July 11th, 2004 - Open Knowledge
Jul. 11th, 2004
06:02 pm - The Floating Neutrinos
It may look like a
garden shed garbage barge on water, but the "Son of Town Hall" is the first scrap raft to sail across the North Atlantic. By design, it's not watertight. Instead, it's built instead with recycled polyurethane foam and large wooden logs which are inherently bouyant. It's also self-righting (most of the mass is in the logs at the bottom of the boat.
06:15 pm - Samuel Mockbee
Architect Samuel Mockbee was convinced that "everyone, rich or poor, deserves a shelter for the soul" and that architects should lead in procuring social and environmental change. But he believed they had lost their moral compass. The profession needed reform, he believed, and education was the place to start. "If architecture is going to nudge, cajole, and inspire a community to challenge the status quo into making responsible changes, it will take the subversive leadership of academics and practitioners who keep reminding students of the profession’s responsibilities," he said. He wanted to get students away from the academic classroom into what he called the classroom of the community.
Mockbee’s ideas and his aesthetic evolved while he was in private practice, first in a partnership he formed with Thomas Goodman in 1977, then with Coleman Coker in 1983. He described his architecture as contemporary Modernism grounded in Southern culture and drew inspiration from such vernacular sources as overhanging galvanized roofs, rusting metal trailers, dogtrot forms, and porches. "I’m drawn to anything that has a quirkiness to it, a mystery to it," Mockbee said. His designs tended toward asymmetry and idiosyncrasy, as seen, for example, in his Madison County, Mississippi, Barton House (a 1992 Record Houses Award winner) and his Oxford, Mississippi, Cook House (a 1995 AIA National Honor Award winner).
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06:32 pm - Whale Rider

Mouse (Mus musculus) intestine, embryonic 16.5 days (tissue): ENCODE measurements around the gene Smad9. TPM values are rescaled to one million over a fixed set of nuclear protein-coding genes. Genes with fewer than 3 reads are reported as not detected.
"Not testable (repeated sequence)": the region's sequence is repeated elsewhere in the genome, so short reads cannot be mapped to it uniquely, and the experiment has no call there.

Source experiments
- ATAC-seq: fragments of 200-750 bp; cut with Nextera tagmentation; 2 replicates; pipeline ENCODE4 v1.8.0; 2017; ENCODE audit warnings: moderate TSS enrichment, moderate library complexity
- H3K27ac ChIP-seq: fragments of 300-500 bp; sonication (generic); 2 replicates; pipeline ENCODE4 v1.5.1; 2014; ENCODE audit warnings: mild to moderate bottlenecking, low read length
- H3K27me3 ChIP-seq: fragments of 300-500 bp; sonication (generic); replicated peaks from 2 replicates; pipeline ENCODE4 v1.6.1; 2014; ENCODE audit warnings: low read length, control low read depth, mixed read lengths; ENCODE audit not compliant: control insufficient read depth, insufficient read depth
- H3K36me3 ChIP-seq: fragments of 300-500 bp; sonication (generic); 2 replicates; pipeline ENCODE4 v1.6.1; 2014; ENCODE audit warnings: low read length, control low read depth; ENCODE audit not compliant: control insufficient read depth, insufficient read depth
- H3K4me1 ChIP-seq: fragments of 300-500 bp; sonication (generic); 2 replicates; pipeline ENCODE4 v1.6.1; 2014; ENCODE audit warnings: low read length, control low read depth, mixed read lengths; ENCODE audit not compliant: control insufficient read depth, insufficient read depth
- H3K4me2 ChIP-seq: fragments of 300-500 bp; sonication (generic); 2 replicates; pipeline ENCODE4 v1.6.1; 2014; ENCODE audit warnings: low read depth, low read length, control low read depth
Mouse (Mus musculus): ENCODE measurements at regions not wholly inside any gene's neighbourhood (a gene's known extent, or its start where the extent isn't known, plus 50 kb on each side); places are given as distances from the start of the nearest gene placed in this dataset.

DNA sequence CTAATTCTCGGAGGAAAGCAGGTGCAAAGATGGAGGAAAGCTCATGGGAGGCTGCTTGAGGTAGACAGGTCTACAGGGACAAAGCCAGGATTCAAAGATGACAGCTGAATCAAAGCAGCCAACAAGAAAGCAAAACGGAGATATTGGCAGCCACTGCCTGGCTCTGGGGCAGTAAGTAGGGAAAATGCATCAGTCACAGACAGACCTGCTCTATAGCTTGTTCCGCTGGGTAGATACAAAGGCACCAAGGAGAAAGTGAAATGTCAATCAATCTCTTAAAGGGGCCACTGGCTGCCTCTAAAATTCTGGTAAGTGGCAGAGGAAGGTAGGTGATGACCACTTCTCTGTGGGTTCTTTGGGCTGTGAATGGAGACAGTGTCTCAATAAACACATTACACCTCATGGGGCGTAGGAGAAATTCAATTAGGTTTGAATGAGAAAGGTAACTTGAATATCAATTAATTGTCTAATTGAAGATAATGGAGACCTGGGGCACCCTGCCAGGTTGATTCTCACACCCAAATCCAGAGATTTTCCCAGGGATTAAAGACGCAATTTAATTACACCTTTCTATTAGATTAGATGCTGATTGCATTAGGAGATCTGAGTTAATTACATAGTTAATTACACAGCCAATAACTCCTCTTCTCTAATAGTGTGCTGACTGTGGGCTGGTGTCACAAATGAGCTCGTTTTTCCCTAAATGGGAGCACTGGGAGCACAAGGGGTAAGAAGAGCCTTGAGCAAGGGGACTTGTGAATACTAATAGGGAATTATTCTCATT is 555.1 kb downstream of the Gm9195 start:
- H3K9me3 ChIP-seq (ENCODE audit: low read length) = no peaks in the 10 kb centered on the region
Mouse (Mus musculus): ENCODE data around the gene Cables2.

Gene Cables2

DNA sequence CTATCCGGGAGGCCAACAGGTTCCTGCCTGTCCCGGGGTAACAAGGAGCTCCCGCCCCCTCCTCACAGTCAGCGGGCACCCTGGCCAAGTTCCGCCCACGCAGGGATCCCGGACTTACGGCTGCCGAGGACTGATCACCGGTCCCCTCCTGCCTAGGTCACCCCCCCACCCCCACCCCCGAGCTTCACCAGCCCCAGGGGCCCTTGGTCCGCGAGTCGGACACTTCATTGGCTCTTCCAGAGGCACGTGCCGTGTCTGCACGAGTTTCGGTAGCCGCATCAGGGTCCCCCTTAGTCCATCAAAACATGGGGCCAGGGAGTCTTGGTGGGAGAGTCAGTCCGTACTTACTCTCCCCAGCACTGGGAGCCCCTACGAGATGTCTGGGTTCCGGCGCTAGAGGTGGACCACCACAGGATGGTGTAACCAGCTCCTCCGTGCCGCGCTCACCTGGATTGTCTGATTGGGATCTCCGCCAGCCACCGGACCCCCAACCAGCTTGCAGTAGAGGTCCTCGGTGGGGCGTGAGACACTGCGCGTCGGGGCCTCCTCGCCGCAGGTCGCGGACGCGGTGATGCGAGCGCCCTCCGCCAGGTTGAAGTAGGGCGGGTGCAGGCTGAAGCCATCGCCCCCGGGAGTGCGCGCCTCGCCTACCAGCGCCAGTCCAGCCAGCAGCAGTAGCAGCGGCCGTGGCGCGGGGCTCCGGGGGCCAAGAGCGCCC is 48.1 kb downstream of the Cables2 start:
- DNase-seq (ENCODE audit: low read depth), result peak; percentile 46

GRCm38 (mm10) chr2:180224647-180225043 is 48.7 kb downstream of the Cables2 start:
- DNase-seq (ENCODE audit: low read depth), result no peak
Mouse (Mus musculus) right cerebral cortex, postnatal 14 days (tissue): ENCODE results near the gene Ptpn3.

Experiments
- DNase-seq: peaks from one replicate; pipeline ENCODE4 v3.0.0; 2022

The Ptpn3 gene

Jon Mackay’s at home sweet home, Allison Lawlor reports.
If you can still picture those simple, blue whales you used to draw as a kid you can imagine Jon Mackay’s new home.
Earlier this month, Mackay, a carpenter, and sculptor and deep believer in living in harmony with our environment, moved into his mobile, baby-blue whale.
After months of planning and building, Mackay completed the exterior of his shelter made to suit his modest needs. It’s a plywood, four by four by seven and a half feet structure, designed in the shape of a whale, complete with tail and fins. It has wheels and can be pulled behind his bicycle so he can set up in “friendly backyards.” That’s where he has it parked right now—in a backyard on Russell Street in the city’s north end.
“It is complete and I am doing finishing touches,” he says.
Mackay’s whale, built for just under $3,000, has sleeping and eating space. Eventually it will also have a propane stove and fridge, and the walls will be lined with quilts, with pockets sewn in for storage. A sewing bee organized by a few friends has already been held. For a shower, he has plans to set an area where he could have an old-fashioned bucket system. But he might still have to rely on a few friendly neighbourhood bathrooms.
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10:16 pm - Bikes at Work
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